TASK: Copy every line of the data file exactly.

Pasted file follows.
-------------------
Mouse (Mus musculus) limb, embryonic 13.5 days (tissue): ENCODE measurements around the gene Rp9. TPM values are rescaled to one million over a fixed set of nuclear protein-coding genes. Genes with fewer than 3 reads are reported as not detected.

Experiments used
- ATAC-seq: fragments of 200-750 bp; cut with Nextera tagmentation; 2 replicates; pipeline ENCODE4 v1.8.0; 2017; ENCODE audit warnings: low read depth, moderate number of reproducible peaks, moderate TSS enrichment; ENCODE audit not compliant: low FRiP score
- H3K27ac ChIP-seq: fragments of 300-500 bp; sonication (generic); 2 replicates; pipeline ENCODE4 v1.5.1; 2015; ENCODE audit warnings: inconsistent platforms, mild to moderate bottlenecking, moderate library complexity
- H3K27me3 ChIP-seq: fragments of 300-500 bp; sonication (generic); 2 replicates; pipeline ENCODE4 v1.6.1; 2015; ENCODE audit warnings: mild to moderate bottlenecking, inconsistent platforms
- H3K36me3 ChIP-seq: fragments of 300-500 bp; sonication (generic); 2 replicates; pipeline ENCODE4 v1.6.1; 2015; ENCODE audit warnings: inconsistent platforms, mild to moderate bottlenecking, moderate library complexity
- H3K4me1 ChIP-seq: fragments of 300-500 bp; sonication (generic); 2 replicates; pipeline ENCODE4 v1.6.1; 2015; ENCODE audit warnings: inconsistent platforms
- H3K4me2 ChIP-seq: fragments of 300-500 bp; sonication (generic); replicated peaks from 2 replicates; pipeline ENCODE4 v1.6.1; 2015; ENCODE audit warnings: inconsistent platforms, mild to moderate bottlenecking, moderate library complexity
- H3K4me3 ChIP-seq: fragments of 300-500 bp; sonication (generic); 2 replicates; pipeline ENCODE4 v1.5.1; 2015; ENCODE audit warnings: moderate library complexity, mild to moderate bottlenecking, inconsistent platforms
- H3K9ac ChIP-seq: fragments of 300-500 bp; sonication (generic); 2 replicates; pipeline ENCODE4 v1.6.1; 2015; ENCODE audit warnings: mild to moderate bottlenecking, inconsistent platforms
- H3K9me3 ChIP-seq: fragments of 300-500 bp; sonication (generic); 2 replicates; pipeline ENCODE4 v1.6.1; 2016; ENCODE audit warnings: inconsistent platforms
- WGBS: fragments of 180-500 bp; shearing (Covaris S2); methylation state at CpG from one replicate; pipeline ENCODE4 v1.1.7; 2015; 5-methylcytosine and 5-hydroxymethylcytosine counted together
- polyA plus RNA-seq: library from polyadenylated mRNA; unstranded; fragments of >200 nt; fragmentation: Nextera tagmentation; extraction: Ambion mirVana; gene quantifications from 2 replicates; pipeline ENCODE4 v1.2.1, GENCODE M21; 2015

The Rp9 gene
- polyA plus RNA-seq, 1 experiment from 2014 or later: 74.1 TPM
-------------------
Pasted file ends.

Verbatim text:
Mouse (Mus musculus) limb, embryonic 13.5 days (tissue): ENCODE measurements around the gene Rp9. TPM values are rescaled to one million over a fixed set of nuclear protein-coding genes. Genes with fewer than 3 reads are reported as not detected.

Experiments used
- ATAC-seq: fragments of 200-750 bp; cut with Nextera tagmentation; 2 replicates; pipeline ENCODE4 v1.8.0; 2017; ENCODE audit warnings: low read depth, moderate number of reproducible peaks, moderate TSS enrichment; ENCODE audit not compliant: low FRiP score
- H3K27ac ChIP-seq: fragments of 300-500 bp; sonication (generic); 2 replicates; pipeline ENCODE4 v1.5.1; 2015; ENCODE audit warnings: inconsistent platforms, mild to moderate bottlenecking, moderate library complexity
- H3K27me3 ChIP-seq: fragments of 300-500 bp; sonication (generic); 2 replicates; pipeline ENCODE4 v1.6.1; 2015; ENCODE audit warnings: mild to moderate bottlenecking, inconsistent platforms
- H3K36me3 ChIP-seq: fragments of 300-500 bp; sonication (generic); 2 replicates; pipeline ENCODE4 v1.6.1; 2015; ENCODE audit warnings: inconsistent platforms, mild to moderate bottlenecking, moderate library complexity
- H3K4me1 ChIP-seq: fragments of 300-500 bp; sonication (generic); 2 replicates; pipeline ENCODE4 v1.6.1; 2015; ENCODE audit warnings: inconsistent platforms
- H3K4me2 ChIP-seq: fragments of 300-500 bp; sonication (generic); replicated peaks from 2 replicates; pipeline ENCODE4 v1.6.1; 2015; ENCODE audit warnings: inconsistent platforms, mild to moderate bottlenecking, moderate library complexity
- H3K4me3 ChIP-seq: fragments of 300-500 bp; sonication (generic); 2 replicates; pipeline ENCODE4 v1.5.1; 2015; ENCODE audit warnings: moderate library complexity, mild to moderate bottlenecking, inconsistent platforms
- H3K9ac ChIP-seq: fragments of 300-500 bp; sonication (generic); 2 replicates; pipeline ENCODE4 v1.6.1; 2015; ENCODE audit warnings: mild to moderate bottlenecking, inconsistent platforms
- H3K9me3 ChIP-seq: fragments of 300-500 bp; sonication (generic); 2 replicates; pipeline ENCODE4 v1.6.1; 2016; ENCODE audit warnings: inconsistent platforms
- WGBS: fragments of 180-500 bp; shearing (Covaris S2); methylation state at CpG from one replicate; pipeline ENCODE4 v1.1.7; 2015; 5-methylcytosine and 5-hydroxymethylcytosine counted together
- polyA plus RNA-seq: library from polyadenylated mRNA; unstranded; fragments of >200 nt; fragmentation: Nextera tagmentation; extraction: Ambion mirVana; gene quantifications from 2 replicates; pipeline ENCODE4 v1.2.1, GENCODE M21; 2015

The Rp9 gene
- polyA plus RNA-seq, 1 experiment from 2014 or later: 74.1 TPM